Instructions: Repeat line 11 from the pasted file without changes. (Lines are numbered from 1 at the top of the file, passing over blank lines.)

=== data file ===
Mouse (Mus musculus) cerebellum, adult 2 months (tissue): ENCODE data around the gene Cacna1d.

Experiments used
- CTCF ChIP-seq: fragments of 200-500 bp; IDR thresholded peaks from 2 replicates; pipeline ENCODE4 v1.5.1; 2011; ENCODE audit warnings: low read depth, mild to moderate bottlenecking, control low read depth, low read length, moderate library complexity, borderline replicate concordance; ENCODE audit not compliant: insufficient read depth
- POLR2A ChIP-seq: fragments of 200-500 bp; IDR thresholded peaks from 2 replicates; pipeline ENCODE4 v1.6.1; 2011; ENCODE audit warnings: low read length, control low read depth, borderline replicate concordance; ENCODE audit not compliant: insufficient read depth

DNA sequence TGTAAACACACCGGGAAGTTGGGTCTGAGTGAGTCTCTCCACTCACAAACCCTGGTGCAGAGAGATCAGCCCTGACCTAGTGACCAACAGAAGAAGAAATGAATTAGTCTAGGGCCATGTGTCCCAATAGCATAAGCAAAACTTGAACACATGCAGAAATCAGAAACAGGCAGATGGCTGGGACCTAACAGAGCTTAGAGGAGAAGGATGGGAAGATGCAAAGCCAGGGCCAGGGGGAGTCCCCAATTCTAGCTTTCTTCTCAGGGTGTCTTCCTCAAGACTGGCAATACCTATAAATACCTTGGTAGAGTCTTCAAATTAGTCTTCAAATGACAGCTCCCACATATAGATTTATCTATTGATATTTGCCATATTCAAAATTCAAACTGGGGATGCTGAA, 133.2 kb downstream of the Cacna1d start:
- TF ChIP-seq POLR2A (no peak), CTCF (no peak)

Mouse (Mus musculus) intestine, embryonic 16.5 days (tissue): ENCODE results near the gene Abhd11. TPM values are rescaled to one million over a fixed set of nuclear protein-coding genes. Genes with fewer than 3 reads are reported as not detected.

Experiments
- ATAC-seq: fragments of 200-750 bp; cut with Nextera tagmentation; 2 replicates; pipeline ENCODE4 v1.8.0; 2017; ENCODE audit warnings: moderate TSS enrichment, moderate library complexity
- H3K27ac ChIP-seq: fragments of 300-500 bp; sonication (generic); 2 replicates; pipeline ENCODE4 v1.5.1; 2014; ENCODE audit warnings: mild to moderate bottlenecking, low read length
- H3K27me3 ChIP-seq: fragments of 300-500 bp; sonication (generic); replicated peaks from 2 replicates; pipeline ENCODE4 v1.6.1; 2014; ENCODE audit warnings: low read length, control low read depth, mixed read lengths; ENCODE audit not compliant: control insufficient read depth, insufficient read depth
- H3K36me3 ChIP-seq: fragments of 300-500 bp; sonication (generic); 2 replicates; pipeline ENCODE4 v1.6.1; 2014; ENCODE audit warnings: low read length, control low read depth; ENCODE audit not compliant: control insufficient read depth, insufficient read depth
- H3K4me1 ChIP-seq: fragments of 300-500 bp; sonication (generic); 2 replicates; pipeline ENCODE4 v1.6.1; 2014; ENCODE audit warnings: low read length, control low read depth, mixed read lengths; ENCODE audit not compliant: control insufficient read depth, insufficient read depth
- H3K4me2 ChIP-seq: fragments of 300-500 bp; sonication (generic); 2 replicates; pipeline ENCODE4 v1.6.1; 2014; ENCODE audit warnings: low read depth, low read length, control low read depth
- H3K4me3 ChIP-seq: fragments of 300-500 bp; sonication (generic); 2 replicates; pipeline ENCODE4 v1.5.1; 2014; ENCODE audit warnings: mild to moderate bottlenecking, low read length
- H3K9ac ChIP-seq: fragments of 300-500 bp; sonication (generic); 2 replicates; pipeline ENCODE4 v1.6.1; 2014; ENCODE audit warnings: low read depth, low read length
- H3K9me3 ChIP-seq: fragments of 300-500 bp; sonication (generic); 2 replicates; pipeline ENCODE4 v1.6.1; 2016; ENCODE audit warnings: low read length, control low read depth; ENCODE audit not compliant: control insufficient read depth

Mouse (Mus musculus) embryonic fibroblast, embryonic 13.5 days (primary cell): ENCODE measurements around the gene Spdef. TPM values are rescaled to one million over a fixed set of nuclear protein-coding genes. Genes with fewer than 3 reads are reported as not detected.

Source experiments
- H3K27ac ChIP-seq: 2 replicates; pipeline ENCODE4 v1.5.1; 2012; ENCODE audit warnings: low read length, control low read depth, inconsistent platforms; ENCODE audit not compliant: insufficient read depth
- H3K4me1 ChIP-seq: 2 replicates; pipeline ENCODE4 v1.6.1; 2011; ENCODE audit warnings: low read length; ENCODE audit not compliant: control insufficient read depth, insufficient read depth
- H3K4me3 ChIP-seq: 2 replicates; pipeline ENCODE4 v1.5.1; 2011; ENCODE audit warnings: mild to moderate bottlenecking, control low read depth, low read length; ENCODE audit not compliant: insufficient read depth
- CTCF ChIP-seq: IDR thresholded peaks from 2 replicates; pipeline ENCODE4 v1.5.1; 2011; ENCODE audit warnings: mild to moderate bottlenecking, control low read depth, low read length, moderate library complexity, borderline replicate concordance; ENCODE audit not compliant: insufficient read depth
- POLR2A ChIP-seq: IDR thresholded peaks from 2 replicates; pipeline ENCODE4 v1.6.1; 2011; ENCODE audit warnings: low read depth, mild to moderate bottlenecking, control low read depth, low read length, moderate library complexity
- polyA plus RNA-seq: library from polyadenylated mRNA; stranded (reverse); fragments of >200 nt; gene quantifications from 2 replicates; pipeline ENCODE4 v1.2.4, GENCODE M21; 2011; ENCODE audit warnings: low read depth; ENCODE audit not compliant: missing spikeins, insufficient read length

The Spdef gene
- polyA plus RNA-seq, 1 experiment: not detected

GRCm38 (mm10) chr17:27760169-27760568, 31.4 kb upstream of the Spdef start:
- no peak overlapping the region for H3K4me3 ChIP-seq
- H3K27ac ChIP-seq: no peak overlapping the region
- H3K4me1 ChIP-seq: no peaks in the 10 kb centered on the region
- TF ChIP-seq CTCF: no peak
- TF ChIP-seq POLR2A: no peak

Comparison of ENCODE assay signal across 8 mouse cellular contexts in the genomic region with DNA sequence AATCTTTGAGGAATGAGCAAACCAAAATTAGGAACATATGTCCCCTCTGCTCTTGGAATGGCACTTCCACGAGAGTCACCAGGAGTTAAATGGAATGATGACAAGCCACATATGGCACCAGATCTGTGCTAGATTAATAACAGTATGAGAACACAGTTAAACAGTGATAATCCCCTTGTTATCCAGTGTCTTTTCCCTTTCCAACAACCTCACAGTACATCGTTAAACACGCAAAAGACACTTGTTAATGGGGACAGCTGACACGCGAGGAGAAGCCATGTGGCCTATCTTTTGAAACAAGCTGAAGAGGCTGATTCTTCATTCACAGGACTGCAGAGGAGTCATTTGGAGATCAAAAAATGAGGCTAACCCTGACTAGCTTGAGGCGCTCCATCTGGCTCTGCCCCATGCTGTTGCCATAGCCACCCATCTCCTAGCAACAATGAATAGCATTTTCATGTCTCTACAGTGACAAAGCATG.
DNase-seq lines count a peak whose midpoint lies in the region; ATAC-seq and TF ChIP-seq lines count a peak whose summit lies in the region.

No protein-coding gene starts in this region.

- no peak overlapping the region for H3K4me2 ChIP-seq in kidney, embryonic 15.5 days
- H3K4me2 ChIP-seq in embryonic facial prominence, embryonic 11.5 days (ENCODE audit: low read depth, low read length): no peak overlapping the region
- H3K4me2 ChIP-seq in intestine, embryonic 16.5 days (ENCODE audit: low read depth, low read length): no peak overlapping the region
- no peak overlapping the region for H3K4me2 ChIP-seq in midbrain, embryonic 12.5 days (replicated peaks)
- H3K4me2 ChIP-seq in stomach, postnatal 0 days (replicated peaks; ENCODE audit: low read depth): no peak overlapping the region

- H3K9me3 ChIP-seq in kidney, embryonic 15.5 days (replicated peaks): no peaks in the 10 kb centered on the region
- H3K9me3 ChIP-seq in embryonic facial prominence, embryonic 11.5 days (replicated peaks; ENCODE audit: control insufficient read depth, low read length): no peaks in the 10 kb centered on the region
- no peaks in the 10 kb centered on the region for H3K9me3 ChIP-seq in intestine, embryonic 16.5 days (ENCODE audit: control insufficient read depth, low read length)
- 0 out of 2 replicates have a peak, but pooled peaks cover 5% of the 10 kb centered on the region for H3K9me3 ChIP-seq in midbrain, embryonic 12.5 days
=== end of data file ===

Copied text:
- H3K27me3 ChIP-seq: fragments of 300-500 bp; sonication (generic); replicated peaks from 2 replicates; pipeline ENCODE4 v1.6.1; 2014; ENCODE audit warnings: low read length, control low read depth, mixed read lengths; ENCODE audit not compliant: control insufficient read depth, insufficient read depth